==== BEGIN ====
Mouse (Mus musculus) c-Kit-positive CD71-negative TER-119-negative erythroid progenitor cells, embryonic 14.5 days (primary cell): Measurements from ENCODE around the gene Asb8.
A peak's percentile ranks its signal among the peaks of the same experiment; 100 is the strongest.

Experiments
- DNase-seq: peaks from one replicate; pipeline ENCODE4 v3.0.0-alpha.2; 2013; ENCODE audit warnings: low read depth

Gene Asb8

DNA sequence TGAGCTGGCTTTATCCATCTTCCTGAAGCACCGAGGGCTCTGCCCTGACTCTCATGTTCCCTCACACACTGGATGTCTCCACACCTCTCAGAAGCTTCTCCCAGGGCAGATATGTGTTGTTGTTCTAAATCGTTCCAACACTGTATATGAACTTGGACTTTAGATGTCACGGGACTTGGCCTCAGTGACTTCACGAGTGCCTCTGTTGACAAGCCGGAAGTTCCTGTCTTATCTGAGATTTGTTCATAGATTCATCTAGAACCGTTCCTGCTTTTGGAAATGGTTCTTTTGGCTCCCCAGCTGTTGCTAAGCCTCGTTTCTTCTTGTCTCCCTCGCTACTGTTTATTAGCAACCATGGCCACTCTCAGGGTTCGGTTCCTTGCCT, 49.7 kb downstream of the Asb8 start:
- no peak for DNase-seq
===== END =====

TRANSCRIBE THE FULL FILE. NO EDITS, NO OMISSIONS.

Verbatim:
Mouse (Mus musculus) c-Kit-positive CD71-negative TER-119-negative erythroid progenitor cells, embryonic 14.5 days (primary cell): Measurements from ENCODE around the gene Asb8.
A peak's percentile ranks its signal among the peaks of the same experiment; 100 is the strongest.

Experiments
- DNase-seq: peaks from one replicate; pipeline ENCODE4 v3.0.0-alpha.2; 2013; ENCODE audit warnings: low read depth

Gene Asb8

DNA sequence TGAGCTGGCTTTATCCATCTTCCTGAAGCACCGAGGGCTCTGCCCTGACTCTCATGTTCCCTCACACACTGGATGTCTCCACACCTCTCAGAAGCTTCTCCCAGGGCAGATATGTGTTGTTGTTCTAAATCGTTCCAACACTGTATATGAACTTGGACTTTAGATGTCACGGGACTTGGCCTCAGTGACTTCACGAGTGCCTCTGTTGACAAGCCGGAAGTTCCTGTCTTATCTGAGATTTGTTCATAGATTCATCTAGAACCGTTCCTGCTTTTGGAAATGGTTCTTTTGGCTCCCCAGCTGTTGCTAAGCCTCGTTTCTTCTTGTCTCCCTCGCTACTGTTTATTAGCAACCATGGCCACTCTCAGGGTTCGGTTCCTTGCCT, 49.7 kb downstream of the Asb8 start:
- no peak for DNase-seq